Louisville Skyline

On the Road: Louisville

In October, I had the opportunity to visit Louisville, Kentucky to speak at the Green Industry and Equipment Expo (GIE-EXPO) and tour UPS Worldport and GE Appliances. All three events provided a great opportunity for me to get outside to the Washington, DC bubble and hear how CPSC activity is impacting the real businesses.

Entrance and booths at GIE+Expo

2015 GIE+EXPO in Louisville, KY

At the GIE-EXPO, I was able to speak to the Outdoor Power Equipment Institute’s (OPEI) Board of Directors meeting as well as participate in the Expo’s Regulatory Update session, which was open to all of the event’s attendees.  In both these meetings I shared my perspective and approach to my work as a CPSC Commissioner. I listened to their concerns on a variety of issues including recreational off-highway vehicles (ROVs), portable generators, and power tools.

The tour of USP Worldport, the world’s largest fully automated packaging-handling facility, was impressive.  The facility processes an average of 1.6 million packages a day, with many of those shipped being consumer products.  Learning more about how products are moved and managed throughout the stream of commerce reinforced the need for efficient surveillance at our nation’s ports.

Finally, I visited GE Appliances, which has added some 3,000 manufacturing jobs since 2010 and has invested over $1 billion in their Louisville operations.  During my tour I was impressed by GE’s commitment to creating safe products, innovation, and customer satisfaction.

These visits came on the heels of the Senate Subcommittee on Consumer Protection, Product Safety, Insurance, and Data Security that Chairman Kaye and I provided testimony. This hearing focused on three very important topics that all industry stakeholders are paying close attention to: Voluntary Recall Rule, Retailer Reporting and Recall Effectiveness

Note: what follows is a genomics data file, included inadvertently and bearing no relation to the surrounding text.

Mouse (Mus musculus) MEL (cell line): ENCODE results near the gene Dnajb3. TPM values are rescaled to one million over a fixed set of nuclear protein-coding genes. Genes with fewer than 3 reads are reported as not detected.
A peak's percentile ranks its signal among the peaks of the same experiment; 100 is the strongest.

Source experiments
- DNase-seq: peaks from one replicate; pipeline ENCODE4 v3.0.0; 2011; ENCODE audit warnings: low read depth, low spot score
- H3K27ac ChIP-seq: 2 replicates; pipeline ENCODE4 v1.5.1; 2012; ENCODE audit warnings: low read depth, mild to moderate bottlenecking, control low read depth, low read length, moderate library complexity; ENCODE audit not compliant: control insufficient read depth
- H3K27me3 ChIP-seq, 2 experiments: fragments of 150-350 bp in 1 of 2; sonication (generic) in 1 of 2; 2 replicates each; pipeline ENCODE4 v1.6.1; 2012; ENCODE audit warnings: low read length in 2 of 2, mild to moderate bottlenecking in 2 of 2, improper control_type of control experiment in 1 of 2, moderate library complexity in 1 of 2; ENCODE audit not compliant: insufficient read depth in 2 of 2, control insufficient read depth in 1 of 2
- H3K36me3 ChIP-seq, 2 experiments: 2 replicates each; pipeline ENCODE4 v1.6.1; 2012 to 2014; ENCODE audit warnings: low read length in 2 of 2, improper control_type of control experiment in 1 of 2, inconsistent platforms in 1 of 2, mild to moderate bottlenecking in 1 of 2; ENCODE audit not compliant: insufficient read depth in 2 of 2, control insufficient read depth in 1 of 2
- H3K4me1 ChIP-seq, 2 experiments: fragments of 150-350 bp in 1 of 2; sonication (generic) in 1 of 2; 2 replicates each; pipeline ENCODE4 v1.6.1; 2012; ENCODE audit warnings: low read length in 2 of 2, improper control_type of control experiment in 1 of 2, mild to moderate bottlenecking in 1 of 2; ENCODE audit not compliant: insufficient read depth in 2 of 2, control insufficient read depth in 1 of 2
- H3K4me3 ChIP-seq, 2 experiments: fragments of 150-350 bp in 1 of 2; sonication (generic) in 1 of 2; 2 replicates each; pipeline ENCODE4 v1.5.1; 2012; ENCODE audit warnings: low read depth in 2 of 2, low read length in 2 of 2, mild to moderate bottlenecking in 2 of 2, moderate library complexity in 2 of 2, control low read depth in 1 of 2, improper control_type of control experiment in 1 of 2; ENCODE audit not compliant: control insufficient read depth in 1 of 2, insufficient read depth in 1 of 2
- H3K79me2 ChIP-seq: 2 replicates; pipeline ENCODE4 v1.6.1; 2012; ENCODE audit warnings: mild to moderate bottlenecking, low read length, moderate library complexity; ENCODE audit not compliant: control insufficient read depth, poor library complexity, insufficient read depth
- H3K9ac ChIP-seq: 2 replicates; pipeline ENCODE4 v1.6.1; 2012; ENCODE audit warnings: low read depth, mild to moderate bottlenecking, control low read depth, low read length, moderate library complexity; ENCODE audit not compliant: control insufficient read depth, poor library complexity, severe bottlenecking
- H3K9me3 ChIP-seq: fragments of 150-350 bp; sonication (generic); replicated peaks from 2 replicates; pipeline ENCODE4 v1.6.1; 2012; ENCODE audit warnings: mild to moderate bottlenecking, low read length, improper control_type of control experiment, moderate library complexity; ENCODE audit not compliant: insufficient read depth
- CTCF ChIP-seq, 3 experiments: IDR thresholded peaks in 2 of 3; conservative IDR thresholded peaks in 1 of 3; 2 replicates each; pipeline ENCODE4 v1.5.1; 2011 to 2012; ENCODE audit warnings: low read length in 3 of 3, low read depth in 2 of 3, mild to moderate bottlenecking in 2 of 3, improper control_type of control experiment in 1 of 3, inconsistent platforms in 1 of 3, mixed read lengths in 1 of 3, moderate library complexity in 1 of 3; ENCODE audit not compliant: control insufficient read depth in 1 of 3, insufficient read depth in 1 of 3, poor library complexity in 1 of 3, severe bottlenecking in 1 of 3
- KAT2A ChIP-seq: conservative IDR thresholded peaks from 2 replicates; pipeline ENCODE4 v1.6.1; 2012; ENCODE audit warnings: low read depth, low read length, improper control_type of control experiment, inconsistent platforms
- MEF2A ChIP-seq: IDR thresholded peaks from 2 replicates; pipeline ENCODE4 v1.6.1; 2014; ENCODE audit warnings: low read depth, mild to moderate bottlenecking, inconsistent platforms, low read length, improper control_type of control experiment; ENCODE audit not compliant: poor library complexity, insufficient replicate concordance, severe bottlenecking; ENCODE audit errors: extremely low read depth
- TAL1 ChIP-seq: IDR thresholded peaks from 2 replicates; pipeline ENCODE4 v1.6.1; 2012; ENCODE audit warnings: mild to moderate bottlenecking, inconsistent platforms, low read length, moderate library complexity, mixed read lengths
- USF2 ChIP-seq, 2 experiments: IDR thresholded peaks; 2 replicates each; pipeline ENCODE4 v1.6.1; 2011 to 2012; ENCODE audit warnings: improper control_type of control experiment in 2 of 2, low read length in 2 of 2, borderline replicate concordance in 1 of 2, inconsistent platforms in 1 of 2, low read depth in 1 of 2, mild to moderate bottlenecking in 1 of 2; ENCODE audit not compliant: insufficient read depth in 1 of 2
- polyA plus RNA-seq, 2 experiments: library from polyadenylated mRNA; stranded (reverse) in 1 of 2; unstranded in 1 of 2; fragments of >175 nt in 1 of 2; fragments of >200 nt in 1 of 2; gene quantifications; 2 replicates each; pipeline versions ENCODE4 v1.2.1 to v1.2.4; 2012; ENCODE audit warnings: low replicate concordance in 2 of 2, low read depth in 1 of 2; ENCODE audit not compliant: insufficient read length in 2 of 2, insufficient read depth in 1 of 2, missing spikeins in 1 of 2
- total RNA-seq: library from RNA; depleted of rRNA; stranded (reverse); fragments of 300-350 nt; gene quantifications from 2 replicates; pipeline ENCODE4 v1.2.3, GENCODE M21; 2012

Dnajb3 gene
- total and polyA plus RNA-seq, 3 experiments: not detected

While each is very different in structure, design and process, they all affect the removal of unsafe products from the stream of commerce. They all influence a process of either collaboration or hostility between the agency and stakeholders. The issue of the voluntary recall rule is a recurring theme that I hear whenever I engage with the regulated community.

The regulated community is on the frontlines of technology and innovation.  Industry has access to resources – both monetary and technological – that CPSC often times does not.

If we can work together as partners, our mission could benefit greatly from what industry has to offer and may better equip the agency to identify emerging trends and risks. Industry leaders understand and are committed to developing, manufacturing, importing safe products.  We can and will be better if we seize the tremendous opportunity to improve consumer safety, data evaluation, and recall effectiveness by working more collaboratively way with our industry and consumer advocate partners.

 

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